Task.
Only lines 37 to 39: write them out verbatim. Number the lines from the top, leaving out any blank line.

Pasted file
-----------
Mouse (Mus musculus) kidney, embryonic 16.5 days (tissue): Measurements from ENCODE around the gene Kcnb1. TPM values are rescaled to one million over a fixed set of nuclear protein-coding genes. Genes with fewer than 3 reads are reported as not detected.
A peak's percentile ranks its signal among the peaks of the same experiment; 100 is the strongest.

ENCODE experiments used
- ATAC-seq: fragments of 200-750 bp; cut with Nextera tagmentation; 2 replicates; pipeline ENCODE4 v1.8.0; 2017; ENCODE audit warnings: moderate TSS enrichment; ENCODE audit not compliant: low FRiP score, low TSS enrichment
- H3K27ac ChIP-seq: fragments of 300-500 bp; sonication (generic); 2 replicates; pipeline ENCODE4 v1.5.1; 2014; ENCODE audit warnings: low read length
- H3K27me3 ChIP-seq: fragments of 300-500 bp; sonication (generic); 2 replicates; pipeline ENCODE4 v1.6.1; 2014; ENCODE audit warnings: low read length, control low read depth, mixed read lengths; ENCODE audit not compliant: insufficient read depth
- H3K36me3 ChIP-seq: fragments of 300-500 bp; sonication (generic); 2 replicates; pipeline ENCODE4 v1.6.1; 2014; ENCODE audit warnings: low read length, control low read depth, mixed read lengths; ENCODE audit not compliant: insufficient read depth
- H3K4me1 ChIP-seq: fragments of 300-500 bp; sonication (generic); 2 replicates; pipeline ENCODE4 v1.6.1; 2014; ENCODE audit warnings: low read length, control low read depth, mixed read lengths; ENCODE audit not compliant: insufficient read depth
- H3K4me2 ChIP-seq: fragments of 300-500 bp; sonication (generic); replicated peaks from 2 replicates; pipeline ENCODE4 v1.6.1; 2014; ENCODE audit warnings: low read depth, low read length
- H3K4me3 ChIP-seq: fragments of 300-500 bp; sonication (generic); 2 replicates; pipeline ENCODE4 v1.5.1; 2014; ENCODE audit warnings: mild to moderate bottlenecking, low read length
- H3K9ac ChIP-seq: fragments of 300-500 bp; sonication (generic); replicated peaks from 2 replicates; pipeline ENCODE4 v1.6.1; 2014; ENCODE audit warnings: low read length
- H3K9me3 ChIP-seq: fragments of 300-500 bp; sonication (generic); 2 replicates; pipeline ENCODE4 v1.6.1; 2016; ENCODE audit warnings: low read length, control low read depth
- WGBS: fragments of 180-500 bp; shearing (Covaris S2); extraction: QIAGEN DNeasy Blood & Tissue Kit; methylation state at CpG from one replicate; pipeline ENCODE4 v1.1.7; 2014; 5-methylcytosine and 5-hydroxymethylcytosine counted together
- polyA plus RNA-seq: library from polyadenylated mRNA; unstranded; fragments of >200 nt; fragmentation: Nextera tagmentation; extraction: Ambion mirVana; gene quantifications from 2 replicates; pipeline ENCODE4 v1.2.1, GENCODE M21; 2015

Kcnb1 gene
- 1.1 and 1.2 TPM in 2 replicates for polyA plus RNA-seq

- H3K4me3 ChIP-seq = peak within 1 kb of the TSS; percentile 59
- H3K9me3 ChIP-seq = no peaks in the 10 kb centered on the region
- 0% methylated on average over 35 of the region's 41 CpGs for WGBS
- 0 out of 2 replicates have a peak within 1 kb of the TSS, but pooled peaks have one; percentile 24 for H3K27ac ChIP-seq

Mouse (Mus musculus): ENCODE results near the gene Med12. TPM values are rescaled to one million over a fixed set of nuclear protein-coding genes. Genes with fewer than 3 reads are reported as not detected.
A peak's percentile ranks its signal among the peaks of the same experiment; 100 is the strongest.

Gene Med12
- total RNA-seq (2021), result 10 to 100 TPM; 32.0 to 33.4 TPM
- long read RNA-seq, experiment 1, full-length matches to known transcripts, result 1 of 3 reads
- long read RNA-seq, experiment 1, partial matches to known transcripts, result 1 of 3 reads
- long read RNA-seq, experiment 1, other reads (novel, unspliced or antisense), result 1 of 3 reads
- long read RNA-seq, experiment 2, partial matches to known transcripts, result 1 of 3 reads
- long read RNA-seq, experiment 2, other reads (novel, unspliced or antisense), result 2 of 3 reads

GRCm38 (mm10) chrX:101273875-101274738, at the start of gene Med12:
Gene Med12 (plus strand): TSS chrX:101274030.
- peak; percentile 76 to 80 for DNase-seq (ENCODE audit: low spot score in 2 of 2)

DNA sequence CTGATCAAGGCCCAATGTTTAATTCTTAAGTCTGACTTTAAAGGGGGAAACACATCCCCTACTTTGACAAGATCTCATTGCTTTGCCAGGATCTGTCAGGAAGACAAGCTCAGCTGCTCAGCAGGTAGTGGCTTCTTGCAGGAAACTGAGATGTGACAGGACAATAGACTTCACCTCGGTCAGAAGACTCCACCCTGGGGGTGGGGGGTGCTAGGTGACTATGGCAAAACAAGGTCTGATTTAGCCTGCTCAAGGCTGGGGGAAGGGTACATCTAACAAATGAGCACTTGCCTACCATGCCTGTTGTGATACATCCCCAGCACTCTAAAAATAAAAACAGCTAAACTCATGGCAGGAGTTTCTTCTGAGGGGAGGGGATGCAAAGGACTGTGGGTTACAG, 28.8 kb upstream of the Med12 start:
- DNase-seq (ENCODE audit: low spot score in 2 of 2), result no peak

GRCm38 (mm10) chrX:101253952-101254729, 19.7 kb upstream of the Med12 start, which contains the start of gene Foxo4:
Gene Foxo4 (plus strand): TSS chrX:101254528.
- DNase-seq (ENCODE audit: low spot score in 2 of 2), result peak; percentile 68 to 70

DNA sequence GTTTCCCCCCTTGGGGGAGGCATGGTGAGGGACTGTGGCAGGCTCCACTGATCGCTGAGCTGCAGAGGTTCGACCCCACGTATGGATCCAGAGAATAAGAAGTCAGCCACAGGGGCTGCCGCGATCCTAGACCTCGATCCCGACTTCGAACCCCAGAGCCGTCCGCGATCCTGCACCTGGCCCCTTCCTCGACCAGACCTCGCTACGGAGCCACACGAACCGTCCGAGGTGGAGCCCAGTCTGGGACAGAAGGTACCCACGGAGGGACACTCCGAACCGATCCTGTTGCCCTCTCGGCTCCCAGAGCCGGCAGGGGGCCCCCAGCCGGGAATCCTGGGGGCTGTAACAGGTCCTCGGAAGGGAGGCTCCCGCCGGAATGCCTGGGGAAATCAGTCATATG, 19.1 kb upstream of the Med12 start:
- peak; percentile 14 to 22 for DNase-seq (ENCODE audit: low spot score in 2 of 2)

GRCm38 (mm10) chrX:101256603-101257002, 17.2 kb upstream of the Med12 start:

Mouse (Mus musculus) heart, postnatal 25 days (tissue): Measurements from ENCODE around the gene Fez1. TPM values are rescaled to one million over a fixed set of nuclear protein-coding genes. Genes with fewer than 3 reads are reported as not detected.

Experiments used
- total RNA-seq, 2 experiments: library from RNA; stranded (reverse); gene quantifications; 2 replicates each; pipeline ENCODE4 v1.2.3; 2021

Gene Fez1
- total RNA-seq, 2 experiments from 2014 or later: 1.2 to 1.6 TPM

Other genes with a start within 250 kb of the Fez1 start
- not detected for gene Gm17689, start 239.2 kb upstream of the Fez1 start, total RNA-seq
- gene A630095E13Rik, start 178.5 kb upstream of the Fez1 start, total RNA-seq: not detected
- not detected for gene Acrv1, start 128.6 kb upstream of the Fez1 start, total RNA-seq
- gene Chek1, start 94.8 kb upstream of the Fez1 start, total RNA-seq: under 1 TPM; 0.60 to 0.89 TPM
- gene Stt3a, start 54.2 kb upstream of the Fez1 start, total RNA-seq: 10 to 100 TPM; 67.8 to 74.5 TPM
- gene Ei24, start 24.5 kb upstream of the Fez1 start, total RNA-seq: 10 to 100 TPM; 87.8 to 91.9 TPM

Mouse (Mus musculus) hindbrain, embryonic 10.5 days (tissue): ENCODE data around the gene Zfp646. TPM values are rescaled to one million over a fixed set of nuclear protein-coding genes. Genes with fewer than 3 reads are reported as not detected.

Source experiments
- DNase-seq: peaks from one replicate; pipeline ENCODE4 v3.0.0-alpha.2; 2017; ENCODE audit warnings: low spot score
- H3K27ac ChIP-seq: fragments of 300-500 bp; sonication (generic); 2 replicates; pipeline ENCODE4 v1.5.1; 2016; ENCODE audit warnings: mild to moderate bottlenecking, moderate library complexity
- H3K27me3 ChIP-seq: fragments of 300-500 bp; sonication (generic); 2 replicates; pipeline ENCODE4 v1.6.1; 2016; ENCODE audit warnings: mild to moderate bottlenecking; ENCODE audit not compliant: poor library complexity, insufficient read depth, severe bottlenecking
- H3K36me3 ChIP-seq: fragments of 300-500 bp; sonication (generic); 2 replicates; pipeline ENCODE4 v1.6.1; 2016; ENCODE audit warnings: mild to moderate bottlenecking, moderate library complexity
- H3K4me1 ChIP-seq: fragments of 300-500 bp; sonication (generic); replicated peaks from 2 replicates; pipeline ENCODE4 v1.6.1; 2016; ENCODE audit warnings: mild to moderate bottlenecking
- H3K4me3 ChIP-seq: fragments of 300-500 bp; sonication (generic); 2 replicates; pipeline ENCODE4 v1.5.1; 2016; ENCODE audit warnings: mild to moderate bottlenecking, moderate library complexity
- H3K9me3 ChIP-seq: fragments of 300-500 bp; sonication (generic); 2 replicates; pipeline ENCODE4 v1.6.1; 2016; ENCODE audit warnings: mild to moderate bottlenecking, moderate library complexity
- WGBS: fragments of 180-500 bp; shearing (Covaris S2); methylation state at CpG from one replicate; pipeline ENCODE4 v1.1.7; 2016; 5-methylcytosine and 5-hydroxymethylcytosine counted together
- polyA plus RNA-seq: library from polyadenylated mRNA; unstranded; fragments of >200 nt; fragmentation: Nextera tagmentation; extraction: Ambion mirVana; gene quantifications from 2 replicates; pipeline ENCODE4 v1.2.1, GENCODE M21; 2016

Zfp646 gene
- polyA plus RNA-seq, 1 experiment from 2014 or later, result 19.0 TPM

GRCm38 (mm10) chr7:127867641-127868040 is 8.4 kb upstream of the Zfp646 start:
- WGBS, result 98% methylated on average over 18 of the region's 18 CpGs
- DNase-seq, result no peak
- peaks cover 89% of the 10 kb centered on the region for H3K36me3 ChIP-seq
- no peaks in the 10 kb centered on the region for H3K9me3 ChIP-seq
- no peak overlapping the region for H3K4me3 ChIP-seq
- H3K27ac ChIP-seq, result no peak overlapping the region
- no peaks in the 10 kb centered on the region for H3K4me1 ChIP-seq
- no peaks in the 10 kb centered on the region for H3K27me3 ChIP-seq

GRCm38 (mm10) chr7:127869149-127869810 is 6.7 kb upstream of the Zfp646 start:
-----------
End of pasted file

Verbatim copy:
- DNase-seq (ENCODE audit: low spot score in 2 of 2), result peak; percentile 68 to 70

DNA sequence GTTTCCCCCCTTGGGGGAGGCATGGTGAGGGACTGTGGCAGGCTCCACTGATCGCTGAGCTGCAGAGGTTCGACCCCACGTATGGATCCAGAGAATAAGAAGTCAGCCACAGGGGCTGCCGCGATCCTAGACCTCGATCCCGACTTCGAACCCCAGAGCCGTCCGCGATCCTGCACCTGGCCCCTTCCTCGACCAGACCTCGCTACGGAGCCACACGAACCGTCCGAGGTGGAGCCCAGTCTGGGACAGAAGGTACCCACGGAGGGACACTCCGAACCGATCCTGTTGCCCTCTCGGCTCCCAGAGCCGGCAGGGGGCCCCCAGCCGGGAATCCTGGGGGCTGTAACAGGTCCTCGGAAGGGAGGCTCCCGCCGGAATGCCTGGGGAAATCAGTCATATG, 19.1 kb upstream of the Med12 start:
- peak; percentile 14 to 22 for DNase-seq (ENCODE audit: low spot score in 2 of 2)